In 2007, Pam Brown of Singleton Hospital in Wales created a 7-step decision making process. Many others have followed in his footsteps, with hundreds of different adaptations of this same formula.
Here are the 7 steps:
1. Outline the Goal and Outcome
What decision are you trying to make? What are you trying to accomplish with this decision? Get crystal clear on the problem and decision.
2. Gather Data
Here, you need to gather relevant information to make an informed decision. What do you need to know before you choose?
3. Develop Alternatives
Brainstorm and identify your options. You want to make sure you have enough options that you can make a good decision, but not so many that you feel overwhelmed.
4. List Pros and Cons
In this step, weigh the evidence and identify the advantages and disadvantages of each. You can also consider how likely it is that each option meets your goals.
5. Make the Decision
It’s decision time. Here, choose among alternatives based on the information you’ve collected.
6. Immediately Take Action
You’ve picked your course of action. What’s your first step? Do it as soon as possible—no excuses!
7. Learn and Reflect
Now, it’s time to review your decision making process, understand the consequences and results of your decision, and use that information to improve future decision-making.
Once you have perspective and understand the process, you can proceed using the strategy that works best for you.
Listen to Your Inner Voice
Trust your gut to solve the problem. Stop listening to everyone else and what they say you should do, and get clear on what you believe.
For more on how to listen to your inner voice, check out this article.
Identify the Risk and Reward
Is the reward worth the risk? Is the benefit worth the cost? There will always be trade-offs in life; are they acceptable?
Phone a Friend
It’s hard to make decisions alone, so get some help! Consider a best friend (who knows how to listen), a coach (who can walk you through the relevant questions to reveal your thinking), or a mentor (who has been in that situation before).
Be cautious about who to involve. Part of the challenge in decision-making is to not get swayed too far off your own beliefs. Everyone is going to have an opinion. Don’t let someone convince you otherwise when you know something is best for you.
Use Your Learning Preference
Are you a visual, auditory, or kinesthetic decision-maker? How do you know? Think about a decision you’ve made recently that went well, and put yourself back in the mindset when you went through that decision making process. Did you make it based on the picture you had of what it would “look” like (visual), your internal self-talk or dialogue (auditory), or on a feeling you had (kinesthetic)?
Sometimes you don’t know until you’re “in it.” When you’re faced with two choices, make the best choice with the information you have and what you feel is best, and then start moving. You’ll know if that choice is right for you if you feel good as you move forward.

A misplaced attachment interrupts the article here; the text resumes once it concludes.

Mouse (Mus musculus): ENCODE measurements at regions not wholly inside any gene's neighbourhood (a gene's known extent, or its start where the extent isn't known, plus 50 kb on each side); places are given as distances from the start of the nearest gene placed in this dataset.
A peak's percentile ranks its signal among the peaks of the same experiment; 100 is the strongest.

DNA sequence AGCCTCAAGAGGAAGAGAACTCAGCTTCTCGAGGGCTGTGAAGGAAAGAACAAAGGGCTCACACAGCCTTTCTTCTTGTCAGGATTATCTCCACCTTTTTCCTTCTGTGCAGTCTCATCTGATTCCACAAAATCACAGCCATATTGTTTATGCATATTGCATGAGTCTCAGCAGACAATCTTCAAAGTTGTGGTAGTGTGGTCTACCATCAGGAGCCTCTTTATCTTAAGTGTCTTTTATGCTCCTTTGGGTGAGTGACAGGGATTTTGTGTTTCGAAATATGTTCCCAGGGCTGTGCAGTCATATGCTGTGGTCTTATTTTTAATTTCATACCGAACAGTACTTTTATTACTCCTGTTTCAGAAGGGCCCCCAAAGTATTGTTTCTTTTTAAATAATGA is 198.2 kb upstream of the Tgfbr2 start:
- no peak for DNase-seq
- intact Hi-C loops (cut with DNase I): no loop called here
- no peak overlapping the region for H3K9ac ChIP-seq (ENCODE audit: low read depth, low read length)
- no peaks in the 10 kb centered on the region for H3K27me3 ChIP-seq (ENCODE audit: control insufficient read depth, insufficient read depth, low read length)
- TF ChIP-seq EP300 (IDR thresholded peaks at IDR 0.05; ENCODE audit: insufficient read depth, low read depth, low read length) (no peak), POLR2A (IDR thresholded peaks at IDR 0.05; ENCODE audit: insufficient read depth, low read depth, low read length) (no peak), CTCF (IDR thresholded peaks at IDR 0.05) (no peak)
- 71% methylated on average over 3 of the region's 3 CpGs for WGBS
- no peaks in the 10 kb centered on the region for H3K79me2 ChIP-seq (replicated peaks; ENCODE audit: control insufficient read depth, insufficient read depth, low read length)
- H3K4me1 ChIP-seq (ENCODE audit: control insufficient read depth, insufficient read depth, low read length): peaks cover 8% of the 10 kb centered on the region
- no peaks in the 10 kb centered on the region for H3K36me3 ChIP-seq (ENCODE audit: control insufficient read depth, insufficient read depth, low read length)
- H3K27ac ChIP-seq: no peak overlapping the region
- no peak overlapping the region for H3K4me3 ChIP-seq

Leverage Your Emotions
Our emotions affect our ability to make decisions. When you are aware of and understand your emotional states, you can make better decisions.
On the flip side, when you aren’t aware of your emotions and whether they are truly connected to the decision itself, then you can make the wrong decisions for the wrong reasons.
See the graph below for details on how to identify and read your emotions:
Sleep on It
If you have a big decision to make, think about it before bed, but wait to make the decision until you wake up the next morning. When you sleep on it, you make better decisions with a clearer mind.
Sometimes we pressure or put false deadlines on ourselves, and we don’t have an answer because we’re not ready or it’s not the right time…just yet.
If you have the freedom, sometimes the best thing you can do is wait until the right decision emerges on its own. Sometimes this could be as little as a few minutes or hours, and other times it could be months.
The Bottom Line
Making decisions can be tough, but it doesn’t have to be impossible. If you use the strategies outlined above, you can make the decision making process work for you in the long run. Find what helps you the most, and incorporate it into your own process to make decisions that will lead you to a better life.
More Tips on the Decision Making Process
- 5 Powerful Decision Making Skills to Help You Make Decisions Fast
- How to Prevent Decision Fatigue From Clouding Your Judgement
- How To Make Good Decisions All The Time
Featured photo credit: Brendan Church via unsplash.com
|Cornell Chronicle: ‘Mindless autopilot’ drives people to dramatically underestimate how many daily food decisions they make
|Health Economics: The effect of decision fatigue on surgeons’ clinical decision making
|Psychology Compass: 4 ways emotional control boosts your decision making skills
|Live Science: Why ‘Sleeping on It’ Helps